These 7 florists are creating the most beautiful arrangements in America
In the last few years, there’s been a quiet renaissance in American floral design. From coast to coast, a tight-knit community of florists has begun creating artfully loose arrangements that feel both more personal and closer to nature than traditional bouquets.
The Los Angeles- and Vermont-based husband-and-wife photography duo of Gemma and Andy Ingalls spent nearly two years documenting the work of 21 of these next-gen artisans, which is captured in their new book “In Full Flower.” In its essence, it is a book about how we live now, about the ways we seek to bring the outdoors inside and the natural world into our rituals and routines. But it's also a book that appeals to our wanderlust, a reminder of the incredible diversity of the flora across the land and the many creative souls in different pockets of America who find unexpected ways to express and showcase the bounty of this country.
Here are seven from the pages of “In Full Flower.”
Amy Merrick, Brooklyn, New York, and New Hampshire
A self-proclaimed floral gypsy, Merrick has spent the past several years traveling the world teaching flower workshops and searching for inspiration and beauty. The artfully messy arrangements that have defined her style since she started her floral business in Brooklyn in 2011, have evolved, largely as a result of her extended study with Ikebana masters in Japan.
Mandy and Steve O’Shea, Moonflower, Comer, Georgia
Just outside of Athens, Georgia, lie five acres of farmland that serve as the life, work, heart, and soul of this dynamic husband-and-wife team, who bought the property that would become 3 Porch Farm in 2011 after moving from California. A subtropical growing climate means that the farm offers a bountiful harvest for much of the year; each season brings a new cast of blossoms to star in Moonflower’s wild and flowing designs — anemones, peonies, zinnias, cosmos, and dahlias take turns as the showstopping focal flowers.
Holly Carlisle, Rosegolden Flowers, Birmingham, Alabama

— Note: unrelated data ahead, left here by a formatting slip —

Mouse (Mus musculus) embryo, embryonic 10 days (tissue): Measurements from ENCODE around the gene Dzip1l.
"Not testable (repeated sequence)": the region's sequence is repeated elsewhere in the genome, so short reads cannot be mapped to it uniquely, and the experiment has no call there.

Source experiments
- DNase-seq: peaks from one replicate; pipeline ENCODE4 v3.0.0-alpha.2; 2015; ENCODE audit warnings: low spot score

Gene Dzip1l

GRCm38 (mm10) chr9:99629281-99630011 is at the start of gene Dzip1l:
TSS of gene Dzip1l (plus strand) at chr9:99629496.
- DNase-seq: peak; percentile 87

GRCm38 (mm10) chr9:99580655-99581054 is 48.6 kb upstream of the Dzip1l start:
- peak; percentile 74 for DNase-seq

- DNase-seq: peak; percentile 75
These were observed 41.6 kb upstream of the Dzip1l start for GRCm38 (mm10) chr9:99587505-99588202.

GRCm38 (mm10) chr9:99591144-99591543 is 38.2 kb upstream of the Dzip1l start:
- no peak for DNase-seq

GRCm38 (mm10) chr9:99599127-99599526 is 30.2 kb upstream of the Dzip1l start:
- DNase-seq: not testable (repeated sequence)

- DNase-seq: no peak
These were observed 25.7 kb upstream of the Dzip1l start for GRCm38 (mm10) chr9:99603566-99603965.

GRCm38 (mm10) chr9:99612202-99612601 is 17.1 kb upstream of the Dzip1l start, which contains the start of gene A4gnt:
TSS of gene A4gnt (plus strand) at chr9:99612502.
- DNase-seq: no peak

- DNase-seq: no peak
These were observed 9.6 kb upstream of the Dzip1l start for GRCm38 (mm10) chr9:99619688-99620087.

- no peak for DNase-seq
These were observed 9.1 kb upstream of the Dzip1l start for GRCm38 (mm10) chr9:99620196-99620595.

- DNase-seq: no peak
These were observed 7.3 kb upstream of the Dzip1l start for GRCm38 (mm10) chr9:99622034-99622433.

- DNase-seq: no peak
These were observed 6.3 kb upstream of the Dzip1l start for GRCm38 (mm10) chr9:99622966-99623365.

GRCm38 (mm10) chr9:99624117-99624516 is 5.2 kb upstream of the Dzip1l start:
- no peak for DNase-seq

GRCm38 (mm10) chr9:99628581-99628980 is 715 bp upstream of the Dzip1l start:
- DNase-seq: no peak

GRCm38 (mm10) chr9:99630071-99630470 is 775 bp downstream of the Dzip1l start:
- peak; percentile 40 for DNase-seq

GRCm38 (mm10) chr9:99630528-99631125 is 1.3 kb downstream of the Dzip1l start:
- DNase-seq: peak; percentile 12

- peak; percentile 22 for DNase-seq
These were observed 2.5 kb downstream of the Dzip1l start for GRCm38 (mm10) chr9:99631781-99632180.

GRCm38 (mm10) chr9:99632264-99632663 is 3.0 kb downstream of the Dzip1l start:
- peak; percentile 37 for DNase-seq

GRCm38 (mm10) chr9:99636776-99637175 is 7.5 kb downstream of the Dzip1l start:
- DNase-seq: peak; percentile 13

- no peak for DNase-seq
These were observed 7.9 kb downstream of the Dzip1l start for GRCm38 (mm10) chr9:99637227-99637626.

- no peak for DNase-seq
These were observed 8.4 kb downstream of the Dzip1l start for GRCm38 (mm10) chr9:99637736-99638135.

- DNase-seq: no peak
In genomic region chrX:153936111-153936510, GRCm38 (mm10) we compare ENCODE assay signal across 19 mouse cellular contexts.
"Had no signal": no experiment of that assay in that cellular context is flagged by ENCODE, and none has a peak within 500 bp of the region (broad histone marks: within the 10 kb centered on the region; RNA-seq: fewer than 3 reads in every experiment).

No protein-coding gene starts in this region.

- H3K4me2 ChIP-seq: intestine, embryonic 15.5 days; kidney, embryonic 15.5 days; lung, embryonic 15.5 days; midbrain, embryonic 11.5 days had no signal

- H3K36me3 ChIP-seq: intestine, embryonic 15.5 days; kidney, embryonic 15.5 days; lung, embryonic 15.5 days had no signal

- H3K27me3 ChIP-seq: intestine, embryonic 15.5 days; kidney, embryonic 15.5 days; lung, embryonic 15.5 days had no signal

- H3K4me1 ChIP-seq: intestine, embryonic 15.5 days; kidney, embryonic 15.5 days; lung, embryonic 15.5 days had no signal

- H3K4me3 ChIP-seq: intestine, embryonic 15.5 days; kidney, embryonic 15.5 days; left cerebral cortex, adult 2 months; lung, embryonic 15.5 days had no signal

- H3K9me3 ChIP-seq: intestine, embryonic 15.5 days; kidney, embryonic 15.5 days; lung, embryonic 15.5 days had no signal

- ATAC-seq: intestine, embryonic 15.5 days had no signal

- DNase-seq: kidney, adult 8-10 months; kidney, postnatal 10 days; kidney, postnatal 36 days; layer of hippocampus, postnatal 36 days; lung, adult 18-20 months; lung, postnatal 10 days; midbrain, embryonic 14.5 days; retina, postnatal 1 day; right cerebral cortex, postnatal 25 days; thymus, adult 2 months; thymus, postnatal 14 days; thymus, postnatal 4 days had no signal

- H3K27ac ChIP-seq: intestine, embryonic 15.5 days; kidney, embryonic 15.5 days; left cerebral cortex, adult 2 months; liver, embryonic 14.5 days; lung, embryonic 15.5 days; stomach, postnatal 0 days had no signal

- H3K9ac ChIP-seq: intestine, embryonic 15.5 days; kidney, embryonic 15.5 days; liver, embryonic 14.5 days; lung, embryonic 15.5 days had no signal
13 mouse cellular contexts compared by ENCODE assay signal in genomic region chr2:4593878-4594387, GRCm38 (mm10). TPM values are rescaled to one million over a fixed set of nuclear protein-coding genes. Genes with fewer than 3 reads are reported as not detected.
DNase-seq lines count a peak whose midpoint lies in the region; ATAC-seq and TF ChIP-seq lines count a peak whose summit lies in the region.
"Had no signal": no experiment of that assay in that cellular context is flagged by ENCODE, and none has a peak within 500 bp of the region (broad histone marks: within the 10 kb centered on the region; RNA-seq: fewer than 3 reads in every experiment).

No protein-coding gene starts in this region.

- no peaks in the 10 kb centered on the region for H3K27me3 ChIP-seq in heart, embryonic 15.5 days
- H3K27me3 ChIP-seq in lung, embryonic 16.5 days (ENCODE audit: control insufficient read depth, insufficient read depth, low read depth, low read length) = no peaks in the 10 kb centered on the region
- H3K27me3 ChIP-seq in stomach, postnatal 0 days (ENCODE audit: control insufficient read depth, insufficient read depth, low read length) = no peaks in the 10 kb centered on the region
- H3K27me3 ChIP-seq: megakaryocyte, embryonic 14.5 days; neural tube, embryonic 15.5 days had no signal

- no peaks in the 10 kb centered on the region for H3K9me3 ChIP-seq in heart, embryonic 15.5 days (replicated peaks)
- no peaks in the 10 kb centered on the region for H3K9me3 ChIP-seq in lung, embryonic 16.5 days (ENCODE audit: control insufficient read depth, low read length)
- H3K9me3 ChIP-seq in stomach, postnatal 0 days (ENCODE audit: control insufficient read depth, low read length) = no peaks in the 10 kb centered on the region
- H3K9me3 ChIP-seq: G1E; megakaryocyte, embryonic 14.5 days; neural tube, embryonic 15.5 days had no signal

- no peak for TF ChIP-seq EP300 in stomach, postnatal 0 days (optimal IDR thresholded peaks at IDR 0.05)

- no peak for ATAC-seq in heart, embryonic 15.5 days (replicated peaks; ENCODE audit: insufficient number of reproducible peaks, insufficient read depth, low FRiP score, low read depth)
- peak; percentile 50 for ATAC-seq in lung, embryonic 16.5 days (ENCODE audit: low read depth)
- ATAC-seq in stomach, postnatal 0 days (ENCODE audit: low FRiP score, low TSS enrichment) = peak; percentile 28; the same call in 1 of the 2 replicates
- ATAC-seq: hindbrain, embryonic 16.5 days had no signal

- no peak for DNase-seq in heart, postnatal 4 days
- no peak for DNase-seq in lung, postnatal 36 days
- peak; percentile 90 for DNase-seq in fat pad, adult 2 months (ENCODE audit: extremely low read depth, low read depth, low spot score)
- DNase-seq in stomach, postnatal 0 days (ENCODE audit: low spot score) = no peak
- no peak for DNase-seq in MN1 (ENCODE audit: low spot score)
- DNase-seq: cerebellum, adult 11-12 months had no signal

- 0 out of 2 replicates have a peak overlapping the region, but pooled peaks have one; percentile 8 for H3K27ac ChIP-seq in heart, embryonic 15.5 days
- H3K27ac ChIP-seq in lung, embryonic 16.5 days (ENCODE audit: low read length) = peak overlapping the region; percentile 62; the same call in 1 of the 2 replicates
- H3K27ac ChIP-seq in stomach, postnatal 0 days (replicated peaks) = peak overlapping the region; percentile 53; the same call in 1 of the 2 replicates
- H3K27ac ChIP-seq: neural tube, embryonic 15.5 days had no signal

A former makeup artist and hairstylist, Carlisle was so captivated by the peonies that she bought to decorate the tables at her post-elopement reception that she was inspired to transition into floral design. Though she cites abstract expressionists like Robert Rauschenberg and Cy Twombly as influential to her work, she also pays homage to the grand dame of Southern interiors, Dorothy Draper, in her cheerful, bold floral choices — ripe, heavy-petaled ranunculus, voluptuous Coral Charm peonies, amaryllises.
Sarah Ryhanen, Saipua, Brooklyn, New York
Ryanen found her true calling in flowers when her partner gave her a bouquet of black dahlias for her 25th birthday. She specializes in the artfully imperfect, the wild, overflowing, and occasionaly macabre. The self-procaimed “closet romantic” gravitates toward garden roses and whatever happens to be blooming on her upstate New York flower farm, World’s End, in soft, moody colors: rose, mauve, brown, ink, amber.
Amanda Luu and Ivanka Matsuba, Studio Mondine, San Francisco, California
A motto of “simple but striking” anchors Luu and Matsuba’s design ethos: flowers that feel effortless are carefully selected at the wholesale market, foraged from the side of the road and friends’ backyards, or grown in the studio’s cutting garden, then thoughtfully arranged. Their stunning arrangements — whether minimal and Kikebana-inspired or lush and overflowing — highlight each seasons’ most special, unusual flowers.
Ashley Beyer, Tinge, Salt Lake City, Utah
Beyer’s stunning floral work — deeply influenced by the landscape of her native state — can be described as sumptuous layers of blooms with an emphasis on color and texture. Her feminine, refined, garden-inspired designs, rife with lush blossoms and trailing vines — honeysuckle is a favorite — emphasize subtle transitions in color and texture and seek to engender a sense of calm in the surrounding environment.
Holly Vesecky and Rebecca Uchtman, Hollyflora, Los Angeles, California
Just as influenced by their state’s scrubby chaparral landscapes and poppy fields as they are by the louche lifestyle of 1970s Laurel Canyon, Vesecky and Uchtman craft playful, wild arrangements that mix local native lowers — like proteas, banksias, and camellias — and favorites from all over the country. The resulting creations can be described as Dutch Masters meet the Mediterranean — lush, asymmetrical greenery; bold, brightly hued focal flowers; and trailing vines and branches, heavy with tropical citrus.